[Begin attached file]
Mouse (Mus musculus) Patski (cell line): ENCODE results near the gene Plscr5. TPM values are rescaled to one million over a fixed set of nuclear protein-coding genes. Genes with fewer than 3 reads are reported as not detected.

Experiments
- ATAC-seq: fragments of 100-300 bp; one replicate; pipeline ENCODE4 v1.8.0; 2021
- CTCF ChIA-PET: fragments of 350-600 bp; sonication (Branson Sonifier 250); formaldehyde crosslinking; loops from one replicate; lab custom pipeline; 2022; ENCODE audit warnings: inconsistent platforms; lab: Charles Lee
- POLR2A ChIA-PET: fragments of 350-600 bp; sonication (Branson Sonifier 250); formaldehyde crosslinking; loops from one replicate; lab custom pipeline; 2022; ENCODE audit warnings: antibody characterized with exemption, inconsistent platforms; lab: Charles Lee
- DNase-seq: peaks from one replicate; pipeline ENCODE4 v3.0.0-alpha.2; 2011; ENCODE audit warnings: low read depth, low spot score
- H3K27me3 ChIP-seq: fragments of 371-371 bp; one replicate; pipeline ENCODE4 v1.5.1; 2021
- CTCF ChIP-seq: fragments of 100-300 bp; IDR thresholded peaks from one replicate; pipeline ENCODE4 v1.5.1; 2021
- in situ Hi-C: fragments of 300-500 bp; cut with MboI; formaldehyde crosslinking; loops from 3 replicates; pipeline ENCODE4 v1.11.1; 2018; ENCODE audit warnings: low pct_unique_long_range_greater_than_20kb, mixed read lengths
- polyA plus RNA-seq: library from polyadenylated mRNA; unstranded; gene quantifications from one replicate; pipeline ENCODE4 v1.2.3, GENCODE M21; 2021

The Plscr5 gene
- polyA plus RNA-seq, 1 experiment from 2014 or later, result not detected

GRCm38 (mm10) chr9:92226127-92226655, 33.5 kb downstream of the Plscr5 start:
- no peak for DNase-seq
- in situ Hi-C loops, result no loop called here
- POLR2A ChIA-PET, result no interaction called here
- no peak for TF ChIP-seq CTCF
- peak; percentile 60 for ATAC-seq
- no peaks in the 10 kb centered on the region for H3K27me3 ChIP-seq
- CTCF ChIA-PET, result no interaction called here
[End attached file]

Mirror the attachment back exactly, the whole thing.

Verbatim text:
Mouse (Mus musculus) Patski (cell line): ENCODE results near the gene Plscr5. TPM values are rescaled to one million over a fixed set of nuclear protein-coding genes. Genes with fewer than 3 reads are reported as not detected.

Experiments
- ATAC-seq: fragments of 100-300 bp; one replicate; pipeline ENCODE4 v1.8.0; 2021
- CTCF ChIA-PET: fragments of 350-600 bp; sonication (Branson Sonifier 250); formaldehyde crosslinking; loops from one replicate; lab custom pipeline; 2022; ENCODE audit warnings: inconsistent platforms; lab: Charles Lee
- POLR2A ChIA-PET: fragments of 350-600 bp; sonication (Branson Sonifier 250); formaldehyde crosslinking; loops from one replicate; lab custom pipeline; 2022; ENCODE audit warnings: antibody characterized with exemption, inconsistent platforms; lab: Charles Lee
- DNase-seq: peaks from one replicate; pipeline ENCODE4 v3.0.0-alpha.2; 2011; ENCODE audit warnings: low read depth, low spot score
- H3K27me3 ChIP-seq: fragments of 371-371 bp; one replicate; pipeline ENCODE4 v1.5.1; 2021
- CTCF ChIP-seq: fragments of 100-300 bp; IDR thresholded peaks from one replicate; pipeline ENCODE4 v1.5.1; 2021
- in situ Hi-C: fragments of 300-500 bp; cut with MboI; formaldehyde crosslinking; loops from 3 replicates; pipeline ENCODE4 v1.11.1; 2018; ENCODE audit warnings: low pct_unique_long_range_greater_than_20kb, mixed read lengths
- polyA plus RNA-seq: library from polyadenylated mRNA; unstranded; gene quantifications from one replicate; pipeline ENCODE4 v1.2.3, GENCODE M21; 2021

The Plscr5 gene
- polyA plus RNA-seq, 1 experiment from 2014 or later, result not detected

GRCm38 (mm10) chr9:92226127-92226655, 33.5 kb downstream of the Plscr5 start:
- no peak for DNase-seq
- in situ Hi-C loops, result no loop called here
- POLR2A ChIA-PET, result no interaction called here
- no peak for TF ChIP-seq CTCF
- peak; percentile 60 for ATAC-seq
- no peaks in the 10 kb centered on the region for H3K27me3 ChIP-seq
- CTCF ChIA-PET, result no interaction called here